Although drawing your gun in response to a perceived deadly threat is pretty darn important, so is the act of returning your gun safely to the holster. While holstering isn’t particularly exciting, it is critically important. Take it for granted and you’re courting a self-inflicted gunshot would.
If you carry a gun, you need to give careful consideration to when and how to safely holster it. Knowing when to holster is pretty straightforward. When there are no threats looming in your environment, it’s probably time to put your gun away. This is an especially good idea if you have used your gun in defense of yourself or another and the police are responding.
If you’re holding a gun when the police arrive, at best you’ll be dealing with justifiably uneasy cops. In the worst-case scenario, responding officers could mistake you for the perpetrator. This is a tragedy easily avoided by holstering once there is no imminent threat, but you better be certain the fight is over before holstering.
In the police academy, I can remember the firearms instructors cautioning me and my fellow classmates not to be in a hurry to holster. “No one ever won a gunfight by racing to the holster” was the mantra.
We can’t assume that a prescribed number of hits on our target will have the desired effect. Hurriedly holstering your gun when the assailant still poses a deadly threat could be a fatal error.
Hence, keeping your gun on target and being prepared both mentally and mechanically (with your gun loaded and functional) to deliver follow-up shots is a fundamental of marksmanship.
The bottom line is that before holstering, you should make sure the known threat has been nullified and you should scan your environment to be sure you didn’t miss any other threats. After all, it’s not uncommon for bad guys to travel in packs.
The Easy Part
Knowing when to holster is the easy part. To avoid putting a hole through your leg, you must also know how to holster. Recently, I spoke to a friend, a highly regarded firearms instructor, who’s trained law enforcement, military and civilian shooters at some of the most prestigious shooting academies in the country. He relayed to me an incident that occurred recently in which a shooter he was training shot himself in the leg.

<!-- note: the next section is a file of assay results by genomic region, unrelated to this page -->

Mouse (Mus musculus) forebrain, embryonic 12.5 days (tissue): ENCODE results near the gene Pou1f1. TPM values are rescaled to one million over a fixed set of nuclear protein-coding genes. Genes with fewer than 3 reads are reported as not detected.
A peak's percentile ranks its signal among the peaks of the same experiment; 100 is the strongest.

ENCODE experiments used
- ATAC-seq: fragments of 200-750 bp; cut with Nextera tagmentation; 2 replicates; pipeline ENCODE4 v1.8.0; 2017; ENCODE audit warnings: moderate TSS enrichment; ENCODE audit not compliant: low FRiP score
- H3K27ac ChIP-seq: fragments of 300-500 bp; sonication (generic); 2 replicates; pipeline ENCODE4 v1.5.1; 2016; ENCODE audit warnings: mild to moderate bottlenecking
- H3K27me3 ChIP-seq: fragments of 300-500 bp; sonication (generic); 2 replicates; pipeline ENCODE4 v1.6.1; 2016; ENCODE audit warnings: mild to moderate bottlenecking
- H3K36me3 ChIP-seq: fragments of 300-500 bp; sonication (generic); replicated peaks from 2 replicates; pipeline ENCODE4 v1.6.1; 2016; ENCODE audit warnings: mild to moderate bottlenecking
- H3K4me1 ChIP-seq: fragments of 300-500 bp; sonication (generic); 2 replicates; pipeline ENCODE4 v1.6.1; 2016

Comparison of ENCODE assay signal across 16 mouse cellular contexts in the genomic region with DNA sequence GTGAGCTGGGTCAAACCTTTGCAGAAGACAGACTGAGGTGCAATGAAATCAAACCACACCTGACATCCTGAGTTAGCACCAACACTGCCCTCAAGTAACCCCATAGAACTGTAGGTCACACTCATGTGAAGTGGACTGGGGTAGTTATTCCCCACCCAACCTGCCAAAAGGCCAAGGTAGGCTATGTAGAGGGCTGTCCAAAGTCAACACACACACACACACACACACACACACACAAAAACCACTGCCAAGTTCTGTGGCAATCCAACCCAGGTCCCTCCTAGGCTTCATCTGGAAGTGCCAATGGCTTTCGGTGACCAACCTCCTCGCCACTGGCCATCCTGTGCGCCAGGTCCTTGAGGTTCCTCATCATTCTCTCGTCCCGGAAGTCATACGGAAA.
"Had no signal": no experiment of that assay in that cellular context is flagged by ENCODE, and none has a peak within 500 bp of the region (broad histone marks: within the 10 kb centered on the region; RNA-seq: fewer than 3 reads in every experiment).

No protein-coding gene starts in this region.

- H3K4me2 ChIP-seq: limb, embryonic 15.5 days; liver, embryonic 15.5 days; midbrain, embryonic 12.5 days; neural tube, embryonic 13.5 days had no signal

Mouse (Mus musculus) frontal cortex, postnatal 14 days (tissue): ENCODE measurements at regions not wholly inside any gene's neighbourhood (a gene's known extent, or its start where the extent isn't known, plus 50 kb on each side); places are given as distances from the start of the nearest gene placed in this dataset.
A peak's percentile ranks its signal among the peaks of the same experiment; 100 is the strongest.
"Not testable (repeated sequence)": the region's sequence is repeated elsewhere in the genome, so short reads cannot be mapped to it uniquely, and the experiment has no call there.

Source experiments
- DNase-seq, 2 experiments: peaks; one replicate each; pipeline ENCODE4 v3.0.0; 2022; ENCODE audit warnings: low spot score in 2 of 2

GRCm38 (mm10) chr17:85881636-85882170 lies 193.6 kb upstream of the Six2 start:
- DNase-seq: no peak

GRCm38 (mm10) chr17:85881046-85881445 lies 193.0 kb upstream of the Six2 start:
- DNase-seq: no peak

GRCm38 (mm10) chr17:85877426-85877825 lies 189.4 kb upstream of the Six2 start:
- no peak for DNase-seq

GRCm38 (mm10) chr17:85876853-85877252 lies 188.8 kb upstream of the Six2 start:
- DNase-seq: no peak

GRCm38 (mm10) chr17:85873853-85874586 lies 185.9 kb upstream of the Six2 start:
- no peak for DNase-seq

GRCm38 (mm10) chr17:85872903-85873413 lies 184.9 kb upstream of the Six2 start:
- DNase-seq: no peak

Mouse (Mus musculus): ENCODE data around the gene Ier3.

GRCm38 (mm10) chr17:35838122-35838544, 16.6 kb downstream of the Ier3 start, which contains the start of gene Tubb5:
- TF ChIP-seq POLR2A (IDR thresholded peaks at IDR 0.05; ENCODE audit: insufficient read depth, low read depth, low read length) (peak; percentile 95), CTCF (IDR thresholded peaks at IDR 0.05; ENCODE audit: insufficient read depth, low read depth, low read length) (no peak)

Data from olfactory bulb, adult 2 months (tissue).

During a private shooting lesson, the relatively new shooter altered his grip to holster. In doing so, his middle finger inadvertently found its way onto and actually pressed the trigger. All the while, his trigger finger remained properly indexed along the frame of the pistol. Fortunately, the wound to the student’s leg was superficial, and after a few stitches he was back on the range later that day.
I’ve witnessed this “altering of the grip to holster” phenomenon more lately than ever before. Most often, it occurs with shooters using leather inside-the-waist holsters worn behind their hip, in roughly the five o’clock position for a right-handed shooter.
Apparently, the combination of reaching behind the torso (where it’s difficult to see), canting the wrist and inserting the gun into a holster that’s slightly collapsed causes some shooters to allow their index and ring fingers to release from the natural shooting grip and hover dangerously close to the trigger in an attempt to more easily insert their gun into the holster. In this case, despite the trigger finger being indexed well away from the trigger guard, the other two fingers present a serious safety concern.
For obvious reasons, it’s important to maintain a proper shooting grip with your trigger finger indexed along the frame and your other three fingers on the grip below the trigger guard from the moment you grab your gun until it’s safely and securely stowed. This is conducive to better control of your gun when drawing, shooting and holstering.
If the holster you’re using doesn’t hold its shape when your gun is drawn, either glance at your holster prior to inserting your gun or remove the holster from your waistband. This is a must when using a pliable holster that relies on friction to remain in place and holsters that cover only the trigger guard of your handgun.
Some contend you should never look at your holster. I was of that opinion for years until I took a class from Phil Singleton of Singleton International, a renowned instructor formerly of the SAS. He said if you aren’t absolutely certain your world is safe, you shouldn’t even consider holstering.
When your world is safe, why not take a split second to “look your gun into the holster” to ensure it’s not obstructed by your concealing garment and to make sure your fingers are clear of the trigger?
Doing so could avert an unintended discharge—especially in the adrenaline-filled state you’re bound to be in after you have drawn your gun in response to a real or perceived deadly threat.